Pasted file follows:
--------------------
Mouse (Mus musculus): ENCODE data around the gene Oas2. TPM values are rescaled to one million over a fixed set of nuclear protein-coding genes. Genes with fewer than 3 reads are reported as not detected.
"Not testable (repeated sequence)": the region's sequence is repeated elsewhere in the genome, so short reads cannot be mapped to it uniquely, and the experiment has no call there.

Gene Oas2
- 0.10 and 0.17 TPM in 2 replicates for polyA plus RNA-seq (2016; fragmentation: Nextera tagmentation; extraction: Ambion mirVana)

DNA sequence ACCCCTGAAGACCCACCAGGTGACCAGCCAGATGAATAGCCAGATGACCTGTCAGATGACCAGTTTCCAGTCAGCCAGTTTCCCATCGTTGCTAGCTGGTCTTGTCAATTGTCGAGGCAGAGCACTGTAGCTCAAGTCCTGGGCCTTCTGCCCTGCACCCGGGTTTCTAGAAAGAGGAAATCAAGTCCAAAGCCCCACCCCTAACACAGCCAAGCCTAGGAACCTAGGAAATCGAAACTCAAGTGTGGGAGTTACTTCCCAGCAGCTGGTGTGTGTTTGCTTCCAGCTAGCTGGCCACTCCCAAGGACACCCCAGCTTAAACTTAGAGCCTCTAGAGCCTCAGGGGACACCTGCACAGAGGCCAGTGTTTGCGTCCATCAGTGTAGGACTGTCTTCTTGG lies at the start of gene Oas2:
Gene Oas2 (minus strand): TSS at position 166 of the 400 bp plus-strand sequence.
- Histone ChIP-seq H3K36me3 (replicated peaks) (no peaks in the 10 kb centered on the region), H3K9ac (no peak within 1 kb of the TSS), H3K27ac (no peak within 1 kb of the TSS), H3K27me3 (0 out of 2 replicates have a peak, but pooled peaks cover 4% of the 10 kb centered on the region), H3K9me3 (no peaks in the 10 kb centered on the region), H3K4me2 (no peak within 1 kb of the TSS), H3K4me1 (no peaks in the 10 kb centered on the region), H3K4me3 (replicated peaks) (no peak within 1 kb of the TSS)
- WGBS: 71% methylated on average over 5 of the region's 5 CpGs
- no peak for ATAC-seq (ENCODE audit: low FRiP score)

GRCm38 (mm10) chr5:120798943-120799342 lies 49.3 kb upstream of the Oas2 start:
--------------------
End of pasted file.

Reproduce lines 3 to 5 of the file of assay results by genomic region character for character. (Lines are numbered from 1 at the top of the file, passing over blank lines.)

Gene Oas2
- 0.10 and 0.17 TPM in 2 replicates for polyA plus RNA-seq (2016; fragmentation: Nextera tagmentation; extraction: Ambion mirVana)

DNA sequence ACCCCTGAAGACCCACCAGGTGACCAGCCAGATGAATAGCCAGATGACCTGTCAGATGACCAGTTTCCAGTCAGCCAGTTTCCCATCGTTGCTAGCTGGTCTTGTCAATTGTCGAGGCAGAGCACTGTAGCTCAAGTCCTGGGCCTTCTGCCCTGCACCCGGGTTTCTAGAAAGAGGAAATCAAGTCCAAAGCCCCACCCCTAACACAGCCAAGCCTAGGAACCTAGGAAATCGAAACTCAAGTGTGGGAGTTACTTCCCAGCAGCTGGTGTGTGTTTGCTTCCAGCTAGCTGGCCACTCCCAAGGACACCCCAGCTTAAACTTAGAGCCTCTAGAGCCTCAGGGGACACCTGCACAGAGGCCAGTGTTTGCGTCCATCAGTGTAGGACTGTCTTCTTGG lies at the start of gene Oas2: